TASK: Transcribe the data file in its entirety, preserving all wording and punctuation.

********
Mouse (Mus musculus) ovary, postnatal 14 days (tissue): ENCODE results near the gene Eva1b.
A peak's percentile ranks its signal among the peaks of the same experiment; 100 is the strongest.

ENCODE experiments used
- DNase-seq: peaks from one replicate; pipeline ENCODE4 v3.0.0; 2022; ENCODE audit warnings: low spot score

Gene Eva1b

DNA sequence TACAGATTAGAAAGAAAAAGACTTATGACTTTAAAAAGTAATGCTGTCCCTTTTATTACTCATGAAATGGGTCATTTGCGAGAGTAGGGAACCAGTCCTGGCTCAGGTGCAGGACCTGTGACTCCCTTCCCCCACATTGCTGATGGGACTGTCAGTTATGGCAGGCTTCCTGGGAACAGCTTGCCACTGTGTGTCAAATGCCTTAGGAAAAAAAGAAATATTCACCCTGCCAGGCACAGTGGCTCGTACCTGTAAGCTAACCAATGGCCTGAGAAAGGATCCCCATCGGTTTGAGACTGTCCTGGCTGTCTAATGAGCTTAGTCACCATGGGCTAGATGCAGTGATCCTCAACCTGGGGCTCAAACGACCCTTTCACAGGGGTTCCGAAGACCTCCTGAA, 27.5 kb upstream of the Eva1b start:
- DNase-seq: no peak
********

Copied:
Mouse (Mus musculus) ovary, postnatal 14 days (tissue): ENCODE results near the gene Eva1b.
A peak's percentile ranks its signal among the peaks of the same experiment; 100 is the strongest.

ENCODE experiments used
- DNase-seq: peaks from one replicate; pipeline ENCODE4 v3.0.0; 2022; ENCODE audit warnings: low spot score

Gene Eva1b

DNA sequence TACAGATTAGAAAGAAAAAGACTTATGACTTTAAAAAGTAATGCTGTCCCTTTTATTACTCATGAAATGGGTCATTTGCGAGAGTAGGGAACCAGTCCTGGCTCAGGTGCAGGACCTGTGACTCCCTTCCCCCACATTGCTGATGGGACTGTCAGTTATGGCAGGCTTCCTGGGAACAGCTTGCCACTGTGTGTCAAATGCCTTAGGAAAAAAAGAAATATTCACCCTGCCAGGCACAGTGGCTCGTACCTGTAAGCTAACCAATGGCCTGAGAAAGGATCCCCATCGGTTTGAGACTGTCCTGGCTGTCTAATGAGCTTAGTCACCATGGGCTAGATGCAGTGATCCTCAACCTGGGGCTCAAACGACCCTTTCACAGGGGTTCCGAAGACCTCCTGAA, 27.5 kb upstream of the Eva1b start:
- DNase-seq: no peak